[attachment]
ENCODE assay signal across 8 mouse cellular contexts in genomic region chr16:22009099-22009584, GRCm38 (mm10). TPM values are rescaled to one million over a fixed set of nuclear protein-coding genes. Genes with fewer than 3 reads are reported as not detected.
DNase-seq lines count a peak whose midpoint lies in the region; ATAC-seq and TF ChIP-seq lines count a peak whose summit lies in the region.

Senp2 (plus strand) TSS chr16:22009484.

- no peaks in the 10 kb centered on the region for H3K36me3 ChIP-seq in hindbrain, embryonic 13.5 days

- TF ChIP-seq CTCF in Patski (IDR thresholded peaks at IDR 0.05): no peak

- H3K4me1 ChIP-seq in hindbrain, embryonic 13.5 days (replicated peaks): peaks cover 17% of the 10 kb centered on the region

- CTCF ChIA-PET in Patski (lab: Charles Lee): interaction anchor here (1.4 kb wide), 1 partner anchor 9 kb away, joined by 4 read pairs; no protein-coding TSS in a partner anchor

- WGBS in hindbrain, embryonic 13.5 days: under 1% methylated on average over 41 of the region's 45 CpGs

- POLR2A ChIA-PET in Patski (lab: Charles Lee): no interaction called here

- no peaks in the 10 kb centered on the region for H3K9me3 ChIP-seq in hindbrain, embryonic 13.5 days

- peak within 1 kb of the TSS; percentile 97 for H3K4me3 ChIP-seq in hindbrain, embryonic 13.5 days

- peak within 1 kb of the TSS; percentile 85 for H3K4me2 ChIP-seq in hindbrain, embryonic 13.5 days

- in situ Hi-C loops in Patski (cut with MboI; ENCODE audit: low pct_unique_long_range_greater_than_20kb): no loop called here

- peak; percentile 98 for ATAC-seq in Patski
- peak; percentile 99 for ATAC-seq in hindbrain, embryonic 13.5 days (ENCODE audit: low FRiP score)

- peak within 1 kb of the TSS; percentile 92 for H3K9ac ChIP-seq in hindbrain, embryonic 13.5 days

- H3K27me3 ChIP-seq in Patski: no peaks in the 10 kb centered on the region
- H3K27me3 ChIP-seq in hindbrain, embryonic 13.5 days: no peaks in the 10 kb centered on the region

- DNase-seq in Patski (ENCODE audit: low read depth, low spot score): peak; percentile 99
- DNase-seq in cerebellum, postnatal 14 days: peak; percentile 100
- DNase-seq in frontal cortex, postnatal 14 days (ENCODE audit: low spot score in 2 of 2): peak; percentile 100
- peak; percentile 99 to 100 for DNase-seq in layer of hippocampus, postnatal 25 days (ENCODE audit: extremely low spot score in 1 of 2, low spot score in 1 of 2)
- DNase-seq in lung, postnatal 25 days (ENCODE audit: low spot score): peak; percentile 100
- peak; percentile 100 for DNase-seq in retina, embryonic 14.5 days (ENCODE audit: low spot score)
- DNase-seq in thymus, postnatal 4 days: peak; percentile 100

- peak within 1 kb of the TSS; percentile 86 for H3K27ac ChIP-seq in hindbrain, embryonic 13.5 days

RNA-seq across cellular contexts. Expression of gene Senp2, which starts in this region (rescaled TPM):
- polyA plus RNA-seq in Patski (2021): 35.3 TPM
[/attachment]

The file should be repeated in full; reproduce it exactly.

ENCODE assay signal across 8 mouse cellular contexts in genomic region chr16:22009099-22009584, GRCm38 (mm10). TPM values are rescaled to one million over a fixed set of nuclear protein-coding genes. Genes with fewer than 3 reads are reported as not detected.
DNase-seq lines count a peak whose midpoint lies in the region; ATAC-seq and TF ChIP-seq lines count a peak whose summit lies in the region.

Senp2 (plus strand) TSS chr16:22009484.

- no peaks in the 10 kb centered on the region for H3K36me3 ChIP-seq in hindbrain, embryonic 13.5 days

- TF ChIP-seq CTCF in Patski (IDR thresholded peaks at IDR 0.05): no peak

- H3K4me1 ChIP-seq in hindbrain, embryonic 13.5 days (replicated peaks): peaks cover 17% of the 10 kb centered on the region

- CTCF ChIA-PET in Patski (lab: Charles Lee): interaction anchor here (1.4 kb wide), 1 partner anchor 9 kb away, joined by 4 read pairs; no protein-coding TSS in a partner anchor

- WGBS in hindbrain, embryonic 13.5 days: under 1% methylated on average over 41 of the region's 45 CpGs

- POLR2A ChIA-PET in Patski (lab: Charles Lee): no interaction called here

- no peaks in the 10 kb centered on the region for H3K9me3 ChIP-seq in hindbrain, embryonic 13.5 days

- peak within 1 kb of the TSS; percentile 97 for H3K4me3 ChIP-seq in hindbrain, embryonic 13.5 days

- peak within 1 kb of the TSS; percentile 85 for H3K4me2 ChIP-seq in hindbrain, embryonic 13.5 days

- in situ Hi-C loops in Patski (cut with MboI; ENCODE audit: low pct_unique_long_range_greater_than_20kb): no loop called here

- peak; percentile 98 for ATAC-seq in Patski
- peak; percentile 99 for ATAC-seq in hindbrain, embryonic 13.5 days (ENCODE audit: low FRiP score)

- peak within 1 kb of the TSS; percentile 92 for H3K9ac ChIP-seq in hindbrain, embryonic 13.5 days

- H3K27me3 ChIP-seq in Patski: no peaks in the 10 kb centered on the region
- H3K27me3 ChIP-seq in hindbrain, embryonic 13.5 days: no peaks in the 10 kb centered on the region

- DNase-seq in Patski (ENCODE audit: low read depth, low spot score): peak; percentile 99
- DNase-seq in cerebellum, postnatal 14 days: peak; percentile 100
- DNase-seq in frontal cortex, postnatal 14 days (ENCODE audit: low spot score in 2 of 2): peak; percentile 100
- peak; percentile 99 to 100 for DNase-seq in layer of hippocampus, postnatal 25 days (ENCODE audit: extremely low spot score in 1 of 2, low spot score in 1 of 2)
- DNase-seq in lung, postnatal 25 days (ENCODE audit: low spot score): peak; percentile 100
- peak; percentile 100 for DNase-seq in retina, embryonic 14.5 days (ENCODE audit: low spot score)
- DNase-seq in thymus, postnatal 4 days: peak; percentile 100

- peak within 1 kb of the TSS; percentile 86 for H3K27ac ChIP-seq in hindbrain, embryonic 13.5 days

RNA-seq across cellular contexts. Expression of gene Senp2, which starts in this region (rescaled TPM):
- polyA plus RNA-seq in Patski (2021): 35.3 TPM